During this time, I ran into a German musician who lives part-time in Bhaktapur, an old mediaval town close to Kathmandu. Gert Wegner was known to me through two of my friends. Sarina Rai, the most well known punk rocker of Nepal, had started her musical career by taking guitar and drum lessons at the Bhaktapur School of Music, which had been started by Gert. So I knew Gert as Sarina’s guru. On one memorable occasion, Sara, a friend who was managing study-abroad program for American students, had also invited me for a program at the Bhaktapur School of Music, and I had seen Gert in his element, in an old garden with wooden pavilions, encouraging girls to take up the big dhimmay baja drums, which traditionally were only played by men. So I knew Gert to be a kind, capable and thoughtful man, who had not just started an institution of great repute, but was also well-respected in the Newari community where he lived.

Bhaktapur retains its mediaval culture, and Gert is discreetly embedded in this town. His home is an old crumbling Newari home that looks like any other house from the outside. During one festival at Dashain, I learnt that Gert had been given the status of an elder, respected guru by the community of butchers he’d worked with for many years, and that he was in charge of leading a team of musicians to honor Nasa Deo. During that Dashain, we watched as team after team of highly drunk, out-of-tune, rollicking musicians went past—following by the ramrod straight, disciplined military march of Gert’s men, all playing their music in harmony. Needless to say, they won the competition that year.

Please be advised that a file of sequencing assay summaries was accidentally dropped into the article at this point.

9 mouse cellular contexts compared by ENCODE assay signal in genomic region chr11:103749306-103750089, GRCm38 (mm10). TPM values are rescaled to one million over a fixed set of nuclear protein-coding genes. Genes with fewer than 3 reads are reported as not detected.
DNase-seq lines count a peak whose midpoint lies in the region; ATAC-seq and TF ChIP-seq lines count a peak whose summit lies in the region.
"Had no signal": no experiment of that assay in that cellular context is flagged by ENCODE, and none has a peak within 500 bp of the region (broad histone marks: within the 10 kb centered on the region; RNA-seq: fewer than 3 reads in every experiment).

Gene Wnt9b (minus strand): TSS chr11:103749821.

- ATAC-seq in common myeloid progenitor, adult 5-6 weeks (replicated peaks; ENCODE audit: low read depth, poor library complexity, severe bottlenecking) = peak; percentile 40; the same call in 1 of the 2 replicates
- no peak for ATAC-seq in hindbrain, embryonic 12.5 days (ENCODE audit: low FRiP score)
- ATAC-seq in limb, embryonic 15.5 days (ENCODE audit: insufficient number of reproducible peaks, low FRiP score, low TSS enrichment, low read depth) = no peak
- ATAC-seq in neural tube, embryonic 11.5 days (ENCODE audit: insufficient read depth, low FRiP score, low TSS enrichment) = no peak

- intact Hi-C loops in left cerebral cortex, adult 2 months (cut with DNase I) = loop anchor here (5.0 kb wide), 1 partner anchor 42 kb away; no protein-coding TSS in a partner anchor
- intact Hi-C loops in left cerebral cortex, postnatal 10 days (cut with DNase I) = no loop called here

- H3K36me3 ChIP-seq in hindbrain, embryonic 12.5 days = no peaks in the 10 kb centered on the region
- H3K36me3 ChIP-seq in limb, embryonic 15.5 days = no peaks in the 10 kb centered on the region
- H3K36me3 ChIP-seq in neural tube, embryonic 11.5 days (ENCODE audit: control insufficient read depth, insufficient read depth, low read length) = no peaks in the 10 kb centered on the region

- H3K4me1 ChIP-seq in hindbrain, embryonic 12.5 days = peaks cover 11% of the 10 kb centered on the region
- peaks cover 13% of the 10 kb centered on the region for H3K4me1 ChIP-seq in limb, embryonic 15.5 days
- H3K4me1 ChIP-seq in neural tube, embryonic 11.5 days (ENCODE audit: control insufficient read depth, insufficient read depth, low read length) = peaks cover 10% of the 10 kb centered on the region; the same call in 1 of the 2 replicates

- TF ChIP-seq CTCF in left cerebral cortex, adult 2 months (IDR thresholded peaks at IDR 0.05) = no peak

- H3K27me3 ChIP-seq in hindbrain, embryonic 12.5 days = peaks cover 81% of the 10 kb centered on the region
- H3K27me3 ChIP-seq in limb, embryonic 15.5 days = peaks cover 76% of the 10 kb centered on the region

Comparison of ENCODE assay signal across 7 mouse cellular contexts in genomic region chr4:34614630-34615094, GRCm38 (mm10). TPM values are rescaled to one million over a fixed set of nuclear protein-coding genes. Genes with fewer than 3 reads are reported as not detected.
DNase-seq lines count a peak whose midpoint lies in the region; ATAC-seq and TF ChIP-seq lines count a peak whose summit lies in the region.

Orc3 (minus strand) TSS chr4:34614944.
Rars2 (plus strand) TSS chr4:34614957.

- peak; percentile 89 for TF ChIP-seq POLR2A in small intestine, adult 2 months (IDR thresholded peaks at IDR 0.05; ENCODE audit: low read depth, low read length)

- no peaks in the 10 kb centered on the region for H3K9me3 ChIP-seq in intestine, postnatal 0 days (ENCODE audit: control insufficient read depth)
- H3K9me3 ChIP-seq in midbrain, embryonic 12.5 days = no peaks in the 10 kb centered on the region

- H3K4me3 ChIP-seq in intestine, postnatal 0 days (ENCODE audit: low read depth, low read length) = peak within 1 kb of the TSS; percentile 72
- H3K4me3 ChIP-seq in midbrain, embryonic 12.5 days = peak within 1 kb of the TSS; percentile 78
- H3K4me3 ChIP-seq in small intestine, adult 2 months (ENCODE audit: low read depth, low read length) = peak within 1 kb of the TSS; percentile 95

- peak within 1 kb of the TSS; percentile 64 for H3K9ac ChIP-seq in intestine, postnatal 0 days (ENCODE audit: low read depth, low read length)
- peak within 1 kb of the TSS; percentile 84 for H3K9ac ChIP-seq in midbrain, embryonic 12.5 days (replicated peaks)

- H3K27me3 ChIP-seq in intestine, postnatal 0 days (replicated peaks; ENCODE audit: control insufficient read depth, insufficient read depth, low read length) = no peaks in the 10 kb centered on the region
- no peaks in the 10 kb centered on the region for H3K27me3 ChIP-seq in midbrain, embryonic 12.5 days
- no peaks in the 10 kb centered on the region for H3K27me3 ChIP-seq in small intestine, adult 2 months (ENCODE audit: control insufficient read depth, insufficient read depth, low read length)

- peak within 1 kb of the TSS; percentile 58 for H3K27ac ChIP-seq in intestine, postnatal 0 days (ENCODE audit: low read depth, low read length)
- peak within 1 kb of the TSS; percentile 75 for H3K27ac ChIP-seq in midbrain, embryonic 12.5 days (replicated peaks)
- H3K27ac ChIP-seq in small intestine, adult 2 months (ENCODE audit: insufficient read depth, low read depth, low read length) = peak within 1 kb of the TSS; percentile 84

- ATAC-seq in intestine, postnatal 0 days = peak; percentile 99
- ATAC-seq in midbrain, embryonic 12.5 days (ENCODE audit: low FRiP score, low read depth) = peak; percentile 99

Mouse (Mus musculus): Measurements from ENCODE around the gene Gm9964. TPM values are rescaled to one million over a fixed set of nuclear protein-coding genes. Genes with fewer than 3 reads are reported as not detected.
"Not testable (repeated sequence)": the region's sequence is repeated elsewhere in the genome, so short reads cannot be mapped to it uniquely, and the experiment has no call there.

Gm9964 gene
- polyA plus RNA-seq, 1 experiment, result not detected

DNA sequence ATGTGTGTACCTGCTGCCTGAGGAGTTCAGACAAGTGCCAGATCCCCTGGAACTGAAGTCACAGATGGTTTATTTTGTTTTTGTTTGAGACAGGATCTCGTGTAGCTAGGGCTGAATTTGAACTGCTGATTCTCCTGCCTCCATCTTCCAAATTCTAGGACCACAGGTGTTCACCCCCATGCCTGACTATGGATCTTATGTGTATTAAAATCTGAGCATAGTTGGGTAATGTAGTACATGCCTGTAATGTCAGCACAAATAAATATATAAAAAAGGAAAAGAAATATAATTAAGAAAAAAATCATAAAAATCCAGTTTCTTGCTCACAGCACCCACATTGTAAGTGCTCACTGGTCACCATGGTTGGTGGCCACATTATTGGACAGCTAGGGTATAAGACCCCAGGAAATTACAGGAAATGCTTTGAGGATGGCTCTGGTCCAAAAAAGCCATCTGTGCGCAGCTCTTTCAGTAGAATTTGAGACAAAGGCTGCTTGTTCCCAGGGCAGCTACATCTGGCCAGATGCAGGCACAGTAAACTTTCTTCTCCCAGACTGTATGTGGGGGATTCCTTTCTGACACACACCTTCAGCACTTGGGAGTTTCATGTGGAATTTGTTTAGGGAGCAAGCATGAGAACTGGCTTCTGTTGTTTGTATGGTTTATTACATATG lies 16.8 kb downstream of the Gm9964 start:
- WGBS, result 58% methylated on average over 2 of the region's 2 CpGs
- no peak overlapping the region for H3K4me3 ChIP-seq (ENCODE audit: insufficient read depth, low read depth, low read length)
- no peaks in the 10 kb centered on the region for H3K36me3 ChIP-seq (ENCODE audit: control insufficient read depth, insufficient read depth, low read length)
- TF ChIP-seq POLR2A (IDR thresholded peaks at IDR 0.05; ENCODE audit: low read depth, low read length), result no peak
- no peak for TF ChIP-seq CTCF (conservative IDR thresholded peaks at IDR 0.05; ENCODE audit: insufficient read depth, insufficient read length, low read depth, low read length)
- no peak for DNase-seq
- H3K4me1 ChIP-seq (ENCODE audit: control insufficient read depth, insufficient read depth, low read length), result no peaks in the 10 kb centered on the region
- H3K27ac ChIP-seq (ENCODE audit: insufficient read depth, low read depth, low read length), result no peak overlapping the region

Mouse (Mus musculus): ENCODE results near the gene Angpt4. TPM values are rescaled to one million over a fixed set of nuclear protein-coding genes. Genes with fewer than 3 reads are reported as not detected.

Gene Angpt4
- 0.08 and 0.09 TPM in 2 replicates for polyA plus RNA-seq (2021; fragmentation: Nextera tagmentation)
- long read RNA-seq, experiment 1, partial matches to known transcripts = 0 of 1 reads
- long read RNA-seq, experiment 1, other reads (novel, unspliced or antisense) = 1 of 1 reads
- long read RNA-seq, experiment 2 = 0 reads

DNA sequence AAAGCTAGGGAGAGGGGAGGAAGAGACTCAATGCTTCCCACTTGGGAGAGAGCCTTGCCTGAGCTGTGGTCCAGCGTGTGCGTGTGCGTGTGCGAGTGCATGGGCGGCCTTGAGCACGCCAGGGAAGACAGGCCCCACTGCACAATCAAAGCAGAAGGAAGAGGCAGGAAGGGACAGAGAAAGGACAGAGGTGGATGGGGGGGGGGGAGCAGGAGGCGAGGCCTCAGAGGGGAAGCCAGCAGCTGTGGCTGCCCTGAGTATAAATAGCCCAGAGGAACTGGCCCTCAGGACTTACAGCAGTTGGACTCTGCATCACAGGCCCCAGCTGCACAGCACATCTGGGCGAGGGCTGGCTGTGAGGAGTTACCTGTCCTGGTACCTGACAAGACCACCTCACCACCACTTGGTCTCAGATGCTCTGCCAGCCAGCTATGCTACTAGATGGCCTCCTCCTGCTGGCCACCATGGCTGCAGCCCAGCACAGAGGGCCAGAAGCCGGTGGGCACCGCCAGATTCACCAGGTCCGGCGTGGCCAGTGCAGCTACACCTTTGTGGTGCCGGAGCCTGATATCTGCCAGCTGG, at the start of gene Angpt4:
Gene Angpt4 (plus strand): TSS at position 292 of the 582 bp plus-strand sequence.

I can’t remember how or when I ran into Gert again in 2007, but sometimes during this asthmatic days, I happened to go to Bhaktapur, and I ran into Gert at the yogurt shop. This is the famous yogurt shop of Bhaktapur, and I saw him casually chat with the owner in the local Newari language. I was impressed—clearly Gert was a local in this small town. As to how I told him I had asthma I don’t remember, but I wasn’t feeling good, and if he asked me how I was, perhaps I mentioned the asthma to him. Then, perhaps in that same conversation, or perhaps in another, he mentioned, in an off-hand manner, that he too knew homeopathy. I was curious now, and requested him for a diagnosis. He agreed. That same day, I walked with him through winding lanes and a little garden with flowers to the entrance of his old interconnected house. This is the kind of strange thing that looking back Hindus call “karma”—Gert is someone I have met perhaps 5 times in 10 years, but that moment, when I was most in need of a cure, I happened to run into him.